1. First, which was transmitted by Al-Bayhaqi from Al-Shafi’i, the Prophet (peace be upon him) felt that the man would embrace Islam so he sent him back hoping that he would accept Islam and he was correct. However, this view is questionable, bearing in mind that the wording of the Hadith indicates generality, because of using the indefinite form in the context of negation.
  2. Second, it might mean that the matter should be referred to the Imam (ruler); however, this view is also questionable.
  3. Third, it might also mean that seeking the help of Mushriks was initially prohibited but this prohibition was later lifted by a Rukhsah (concession); this opinion is more likely to be correct, and it was adopted by Al-Shafi’i.

Al-Hafizh said: It is Makruh to seek the help of the Kafirs, unless it is necessary while a group of scholars said, unless there is a need to do so. Al-Hafizh holds that this is permissible if the Kafirs hold a good opinion about the Muslims. He (Al-Hafizh) added in Al-Muharir, “When his power depends on the enemy.” 11

[End of quote]

Al-San’ani (may Allah be merciful to him) said in his book “Subul Al-Salam” in his explanation of the Hadith narrated by ‘Aishah (may Allah be pleased with her), “Go back, I will not seek the help of a Mushrik.”: This Hadith is supporting evidence for those who maintain that it is not permissible to seek the help of a Mushrik in fighting, which is the view of a group of scholars. However, Al-Hadwiyyah, Abu Hanifah and his followers believe that this matter is permissible because the Prophet (peace be upon him) sought the help of Safwan ibn Umayyah in the Battle of Hunayn, and he also sought the help of the Jews of Banu Qaynuqa’ and gave them a little of the booty. This was related by Abu Dawud in Al-Marasil (Book of Hadiths Mursal), and Al-Tirmidhi on the authority of Al-Zuhri as a Hadith Mursal.

However, the Hadiths reported in the from of Mursal, which are narrated by Al-Zuhri are Da’if (a Hadith that fails to reach the status of Hasan, due to a weakness in the chain of narration or one of the narrators). Al-Dhahabi said: Because he used to make mistakes, the Hadith which he narrates contain doubtful matters and Tadlis (misrepresentation resulting from a Hadith narrator who provides misleading information about his shaykh or the chain of narration). Al-Bayhaqi recorded on the authority of Abu Humayd Al-Sa’idi that the Prophet (peace be upon him) sent the Mushriks back. The compiler said: The different narrations can be reconciled by the assumption that the Prophet (peace be upon him) sent back the Mushrik during the Battle of Badr because he (peace be upon him) felt that he would embrace Islam; so he sent him back hoping that he would accept Islam and he was correct. It might also mean that seeking the help of Mushriks was prohibited but the Prophet (peace be upon him) was given Rukhsah and this opinion is the closest view. He (peace be upon him) sought the help of Mushriks in the Battle of Hunayn in return for a share of the booty.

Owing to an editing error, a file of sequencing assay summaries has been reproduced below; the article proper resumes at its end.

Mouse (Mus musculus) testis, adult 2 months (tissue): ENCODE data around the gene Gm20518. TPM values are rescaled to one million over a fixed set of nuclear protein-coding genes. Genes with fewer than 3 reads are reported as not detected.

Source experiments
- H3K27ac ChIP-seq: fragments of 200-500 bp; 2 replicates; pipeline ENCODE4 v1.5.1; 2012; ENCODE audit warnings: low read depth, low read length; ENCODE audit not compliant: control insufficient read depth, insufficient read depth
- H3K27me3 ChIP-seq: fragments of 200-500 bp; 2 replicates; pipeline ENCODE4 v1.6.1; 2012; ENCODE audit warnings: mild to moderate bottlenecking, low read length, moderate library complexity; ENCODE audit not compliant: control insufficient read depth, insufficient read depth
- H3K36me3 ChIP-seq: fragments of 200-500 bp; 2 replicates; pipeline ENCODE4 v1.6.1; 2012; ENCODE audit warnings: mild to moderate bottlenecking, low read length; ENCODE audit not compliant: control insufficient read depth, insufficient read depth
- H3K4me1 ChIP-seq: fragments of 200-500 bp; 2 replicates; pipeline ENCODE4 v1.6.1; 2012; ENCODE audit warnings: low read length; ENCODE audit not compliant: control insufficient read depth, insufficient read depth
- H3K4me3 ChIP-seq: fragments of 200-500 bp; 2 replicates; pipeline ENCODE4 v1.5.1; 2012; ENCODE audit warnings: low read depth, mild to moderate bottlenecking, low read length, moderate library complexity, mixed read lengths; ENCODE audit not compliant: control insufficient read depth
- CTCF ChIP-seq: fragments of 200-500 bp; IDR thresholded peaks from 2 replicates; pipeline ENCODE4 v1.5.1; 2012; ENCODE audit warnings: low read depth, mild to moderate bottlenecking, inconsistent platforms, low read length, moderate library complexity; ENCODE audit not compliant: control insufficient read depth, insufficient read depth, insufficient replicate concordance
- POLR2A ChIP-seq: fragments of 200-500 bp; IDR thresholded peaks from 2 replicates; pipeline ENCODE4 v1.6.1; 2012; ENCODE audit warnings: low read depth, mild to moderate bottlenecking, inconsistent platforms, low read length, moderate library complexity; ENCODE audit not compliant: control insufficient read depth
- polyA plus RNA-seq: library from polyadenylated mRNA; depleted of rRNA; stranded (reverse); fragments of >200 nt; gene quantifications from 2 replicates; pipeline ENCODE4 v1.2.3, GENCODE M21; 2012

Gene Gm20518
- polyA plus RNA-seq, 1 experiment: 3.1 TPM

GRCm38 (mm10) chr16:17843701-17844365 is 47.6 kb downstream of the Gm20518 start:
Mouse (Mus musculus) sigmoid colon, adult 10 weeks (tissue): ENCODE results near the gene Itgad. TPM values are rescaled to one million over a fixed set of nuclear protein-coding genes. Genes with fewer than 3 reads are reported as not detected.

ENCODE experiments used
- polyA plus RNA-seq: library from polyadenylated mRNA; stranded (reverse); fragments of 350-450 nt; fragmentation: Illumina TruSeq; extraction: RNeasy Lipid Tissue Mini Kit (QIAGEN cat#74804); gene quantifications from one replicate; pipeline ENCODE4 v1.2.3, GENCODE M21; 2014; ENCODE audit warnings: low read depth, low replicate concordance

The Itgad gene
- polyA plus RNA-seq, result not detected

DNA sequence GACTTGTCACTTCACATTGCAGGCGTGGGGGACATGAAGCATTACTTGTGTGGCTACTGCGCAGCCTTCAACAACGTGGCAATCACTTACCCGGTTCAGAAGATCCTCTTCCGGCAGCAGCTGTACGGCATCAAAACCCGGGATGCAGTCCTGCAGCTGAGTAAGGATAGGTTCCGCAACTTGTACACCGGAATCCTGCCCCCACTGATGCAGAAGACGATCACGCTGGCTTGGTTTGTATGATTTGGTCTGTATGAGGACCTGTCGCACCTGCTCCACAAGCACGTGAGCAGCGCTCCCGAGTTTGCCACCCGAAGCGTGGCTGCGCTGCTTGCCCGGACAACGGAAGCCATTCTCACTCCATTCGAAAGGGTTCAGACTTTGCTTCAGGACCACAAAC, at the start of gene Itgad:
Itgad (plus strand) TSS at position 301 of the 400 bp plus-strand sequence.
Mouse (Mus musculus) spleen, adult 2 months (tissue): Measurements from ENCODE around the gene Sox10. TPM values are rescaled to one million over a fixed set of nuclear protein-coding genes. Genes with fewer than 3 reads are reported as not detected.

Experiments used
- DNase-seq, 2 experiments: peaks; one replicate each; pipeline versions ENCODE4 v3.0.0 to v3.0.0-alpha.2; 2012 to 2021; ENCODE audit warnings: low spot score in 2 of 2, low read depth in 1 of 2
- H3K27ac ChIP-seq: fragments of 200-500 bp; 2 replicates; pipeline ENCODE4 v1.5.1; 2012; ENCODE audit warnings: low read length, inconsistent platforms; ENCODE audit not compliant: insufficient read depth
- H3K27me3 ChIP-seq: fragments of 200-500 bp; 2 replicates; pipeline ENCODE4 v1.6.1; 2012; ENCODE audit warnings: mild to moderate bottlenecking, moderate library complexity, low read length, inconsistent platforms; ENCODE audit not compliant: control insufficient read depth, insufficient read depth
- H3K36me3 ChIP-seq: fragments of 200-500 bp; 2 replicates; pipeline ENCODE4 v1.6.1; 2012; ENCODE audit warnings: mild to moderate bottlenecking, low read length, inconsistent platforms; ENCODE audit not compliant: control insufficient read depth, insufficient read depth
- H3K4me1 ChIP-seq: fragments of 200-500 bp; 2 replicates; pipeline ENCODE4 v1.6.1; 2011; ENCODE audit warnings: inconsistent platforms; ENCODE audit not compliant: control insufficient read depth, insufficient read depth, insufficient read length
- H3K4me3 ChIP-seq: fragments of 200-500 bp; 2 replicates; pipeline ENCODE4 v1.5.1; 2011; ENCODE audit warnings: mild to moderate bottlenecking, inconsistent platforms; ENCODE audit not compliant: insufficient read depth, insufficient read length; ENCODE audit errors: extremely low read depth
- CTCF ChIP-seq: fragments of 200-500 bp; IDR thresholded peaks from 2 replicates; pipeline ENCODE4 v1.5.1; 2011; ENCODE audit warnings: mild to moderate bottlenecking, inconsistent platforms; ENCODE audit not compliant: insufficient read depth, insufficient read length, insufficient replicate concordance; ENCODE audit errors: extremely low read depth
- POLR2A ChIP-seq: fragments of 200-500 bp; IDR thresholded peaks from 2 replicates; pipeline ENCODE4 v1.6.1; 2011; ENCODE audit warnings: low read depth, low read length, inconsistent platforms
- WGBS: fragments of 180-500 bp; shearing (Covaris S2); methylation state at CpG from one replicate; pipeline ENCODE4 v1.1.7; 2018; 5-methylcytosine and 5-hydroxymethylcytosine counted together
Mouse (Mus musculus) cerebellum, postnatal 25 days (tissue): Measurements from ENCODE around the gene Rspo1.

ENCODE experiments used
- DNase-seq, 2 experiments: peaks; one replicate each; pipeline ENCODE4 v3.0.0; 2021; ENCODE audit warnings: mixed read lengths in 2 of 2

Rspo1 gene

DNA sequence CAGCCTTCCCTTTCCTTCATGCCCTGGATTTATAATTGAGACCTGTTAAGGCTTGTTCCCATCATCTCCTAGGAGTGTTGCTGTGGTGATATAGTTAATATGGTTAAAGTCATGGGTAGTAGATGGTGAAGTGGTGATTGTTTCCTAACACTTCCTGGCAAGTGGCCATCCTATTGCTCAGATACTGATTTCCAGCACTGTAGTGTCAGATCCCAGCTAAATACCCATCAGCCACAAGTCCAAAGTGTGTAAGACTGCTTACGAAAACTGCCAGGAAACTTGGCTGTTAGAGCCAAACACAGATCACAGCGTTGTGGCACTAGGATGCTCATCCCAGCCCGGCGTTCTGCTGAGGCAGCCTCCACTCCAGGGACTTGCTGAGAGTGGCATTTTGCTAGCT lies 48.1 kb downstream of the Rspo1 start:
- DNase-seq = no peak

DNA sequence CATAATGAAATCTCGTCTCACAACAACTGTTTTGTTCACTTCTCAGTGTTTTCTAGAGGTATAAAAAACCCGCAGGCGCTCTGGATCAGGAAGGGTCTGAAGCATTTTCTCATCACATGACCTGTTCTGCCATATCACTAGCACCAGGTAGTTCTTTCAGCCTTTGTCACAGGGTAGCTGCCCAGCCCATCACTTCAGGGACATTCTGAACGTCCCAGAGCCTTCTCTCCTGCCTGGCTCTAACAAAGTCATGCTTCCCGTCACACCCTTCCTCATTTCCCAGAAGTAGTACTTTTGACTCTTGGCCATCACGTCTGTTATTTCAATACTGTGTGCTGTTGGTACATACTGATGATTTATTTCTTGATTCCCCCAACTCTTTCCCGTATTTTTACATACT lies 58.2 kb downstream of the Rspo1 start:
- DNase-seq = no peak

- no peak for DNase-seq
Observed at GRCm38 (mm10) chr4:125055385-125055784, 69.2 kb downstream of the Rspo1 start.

Al-Hadwiyyah stipulated that the Imam should have with him a group of Muslims who can manage the matter. It is reported in “Sharh Muslim” that Al-Shafi’i said: “If the Mushrik holds a good opinion about Muslims and they need his help, it is permissible to do so; otherwise, it is Makruh.” According to Ijma’ (consensus of scholars), it is permissible to seek the help of the hypocrites for the Prophet (peace be upon him) sought the help of’‘Abdullah ibn Ubay and his people.” 12

[End of quote]

These are the opinions of the scholars that we could collect on this question. May Allah grant us success. May peace and blessings be upon our Prophet Muhammad, his family, and Companions.


In another occasion, His Eminence Shaykh Ibn Baz (may Allah be merciful to him) said:

As for seeking help from some disbelievers to fight against other disbelievers when necessary, the right opinion is that there is nothing wrong with doing so if the ruler chooses to seek help from some individuals or from a disbelieving country to fight against the aggressive country to ward off aggression according to all proofs. When there is neither a need nor a necessity, it is impermissible to seek their help. When there is a need or a necessity, it is permissible to seek their help as long as this benefits the Muslims and does not harm them. Doing so matches with the Shar’i proofs, because the Prophet (peace be upon him) sought the help of Al-Mut’im Ibn ‘Ady upon returning from Al-Ta’if. The Prophet entered Makkah under his protection. He (peace be upon him) sought the help of ‘Abdullah ibn Urayqit Al-Diyaly to guide him on the way to Al-Madinah. Both these two men were Mushriks (those who associate others with Allah in His Divinity or worship).